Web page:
Although women played a significant role in the Civil Rights Movement, they were not given the necessary attention they deserved. Their names are lost in the pages of history.
People all over the United States celebrate Martin Luther King Jr's birthday, but little do they know that King, without the support, hard work and help from women, would not have achieved as much as he did. In fact, it was Rosa Parks' act of defiance that ignited the national Civil Rights Movement. Let us learn more about these women.
Called the 'Mother of the Modern-Day Civil Rights Movement', Rosa Louise McCauley Parks (February 4, 1913 - October 24, 2005) was an African-American civil rights activist. According to the Montgomery law in 1955, if the bus was crowded, no passenger was required to stand up and give up their seat.
However, bus conductors at the time had acquired a practice of making black people give up their seats, in case a white person was left standing. On December 1, 1955 in Montgomery, Alabama, Parks broke this law - she refused to obey the order of bus driver James Blake to give her seat to a white man.
This led the conductor to call police. She was the first black who had resisted. Her act of defiance became a national symbol and many more followed her by not giving up their seats. This event led to Montgomery Bus Boycott, igniting the Civil Rights movement.
She later, helped Martin Luther King launch national Civil Rights Movement. Recalling her act of defiance years later, she said, "When that white driver stepped back toward us, when he waved his hand and ordered us up and out of our seats, I felt a determination cover my body like a quilt on a winter night."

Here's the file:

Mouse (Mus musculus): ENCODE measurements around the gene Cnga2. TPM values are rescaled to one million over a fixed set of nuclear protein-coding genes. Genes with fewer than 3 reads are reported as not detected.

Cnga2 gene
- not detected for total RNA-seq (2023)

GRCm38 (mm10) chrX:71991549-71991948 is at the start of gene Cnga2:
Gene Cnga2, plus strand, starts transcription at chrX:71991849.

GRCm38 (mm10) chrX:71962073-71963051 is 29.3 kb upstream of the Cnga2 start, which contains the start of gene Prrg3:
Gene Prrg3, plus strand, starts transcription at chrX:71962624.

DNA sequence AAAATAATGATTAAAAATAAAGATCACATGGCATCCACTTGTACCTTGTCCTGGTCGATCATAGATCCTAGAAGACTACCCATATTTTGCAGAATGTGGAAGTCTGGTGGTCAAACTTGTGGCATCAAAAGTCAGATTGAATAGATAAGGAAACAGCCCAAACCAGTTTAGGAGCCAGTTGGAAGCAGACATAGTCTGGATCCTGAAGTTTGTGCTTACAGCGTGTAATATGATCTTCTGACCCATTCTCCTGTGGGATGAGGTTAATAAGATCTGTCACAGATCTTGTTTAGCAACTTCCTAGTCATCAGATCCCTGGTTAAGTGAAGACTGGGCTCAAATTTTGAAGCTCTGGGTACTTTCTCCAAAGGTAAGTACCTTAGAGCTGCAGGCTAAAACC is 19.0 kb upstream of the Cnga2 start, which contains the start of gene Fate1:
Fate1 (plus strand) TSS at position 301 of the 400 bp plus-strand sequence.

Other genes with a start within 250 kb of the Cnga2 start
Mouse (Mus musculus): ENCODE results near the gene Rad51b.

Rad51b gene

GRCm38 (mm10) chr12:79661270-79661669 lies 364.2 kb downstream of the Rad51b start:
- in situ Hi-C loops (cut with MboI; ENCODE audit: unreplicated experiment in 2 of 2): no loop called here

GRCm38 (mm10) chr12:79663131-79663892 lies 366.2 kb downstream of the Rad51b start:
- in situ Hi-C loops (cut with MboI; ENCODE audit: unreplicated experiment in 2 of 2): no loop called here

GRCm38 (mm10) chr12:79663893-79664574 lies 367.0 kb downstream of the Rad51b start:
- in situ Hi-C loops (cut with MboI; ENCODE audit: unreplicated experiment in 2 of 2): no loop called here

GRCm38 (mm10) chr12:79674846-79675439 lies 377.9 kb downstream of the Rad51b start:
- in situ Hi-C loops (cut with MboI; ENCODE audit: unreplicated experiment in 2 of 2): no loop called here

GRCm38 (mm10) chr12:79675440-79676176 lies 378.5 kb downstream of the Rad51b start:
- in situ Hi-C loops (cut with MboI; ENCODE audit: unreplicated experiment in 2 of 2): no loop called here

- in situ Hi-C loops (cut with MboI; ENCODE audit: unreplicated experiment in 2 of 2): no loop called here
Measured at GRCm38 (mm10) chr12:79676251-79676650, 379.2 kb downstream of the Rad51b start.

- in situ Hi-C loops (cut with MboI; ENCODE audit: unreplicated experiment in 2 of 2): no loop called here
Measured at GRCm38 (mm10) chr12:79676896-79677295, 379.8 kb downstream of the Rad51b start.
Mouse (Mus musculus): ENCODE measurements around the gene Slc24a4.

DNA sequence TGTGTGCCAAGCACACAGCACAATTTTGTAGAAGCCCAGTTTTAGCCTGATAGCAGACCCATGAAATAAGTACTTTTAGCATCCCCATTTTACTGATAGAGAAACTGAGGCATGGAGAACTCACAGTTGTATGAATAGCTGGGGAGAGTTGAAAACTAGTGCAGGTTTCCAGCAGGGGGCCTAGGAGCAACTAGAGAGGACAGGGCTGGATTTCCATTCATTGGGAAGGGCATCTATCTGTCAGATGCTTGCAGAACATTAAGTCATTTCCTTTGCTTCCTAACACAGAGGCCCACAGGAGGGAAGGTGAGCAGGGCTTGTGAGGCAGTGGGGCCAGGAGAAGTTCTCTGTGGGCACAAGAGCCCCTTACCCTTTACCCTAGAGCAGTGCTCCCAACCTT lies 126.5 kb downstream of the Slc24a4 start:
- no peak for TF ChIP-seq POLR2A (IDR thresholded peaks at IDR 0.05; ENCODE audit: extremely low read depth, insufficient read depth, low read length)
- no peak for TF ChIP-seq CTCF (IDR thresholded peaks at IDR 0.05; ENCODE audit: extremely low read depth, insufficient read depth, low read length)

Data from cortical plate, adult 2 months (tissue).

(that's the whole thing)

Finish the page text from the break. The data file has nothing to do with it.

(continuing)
Jo Ann Robinson
Jo Ann Gibson Robinson (1912 - 1992) was a civil rights activist and educator in Montgomery, Alabama, who helped Rosa Parks fight for the racial justice in 1955. Back in 1949, she herself had been a victim of racial abuse when she was verbally accused by a bus driver.
In 1955, when Rosa Parks refused to give up her seat to a white man and was arrested, Robinson, with permission from Parks, mimeographed 35,000 handbills and called for a boycott of Montgomery buses.
The boycott continued for a year and Montgomery Improvement Association was established. Martin Luther king became the president of the association and Robinson served its executive board.
Ella Josephine Baker (December 13, 1903 - December 13, 1986) was one of the first African-American civil and human rights activists in 1930s. She mentored young civil rights leaders such as Rosa Parks, Diane Nash, Bob Mosses, etc.
She worked for about 5 decades but, we do not know much about her, because she was a behind-the-scenes activist. Her words, "Remember, we are not fighting for the freedom of the Negro alone, but for the freedom of the human spirit a larger freedom that encompasses all mankind.", will always be remembered.
Had it not been the efforts of these African-American women, Martin Luther King would never had made the achievements he has and blacks would not have gained the racial justice. Hats off to these women who despite myriad hurdles, made it happen.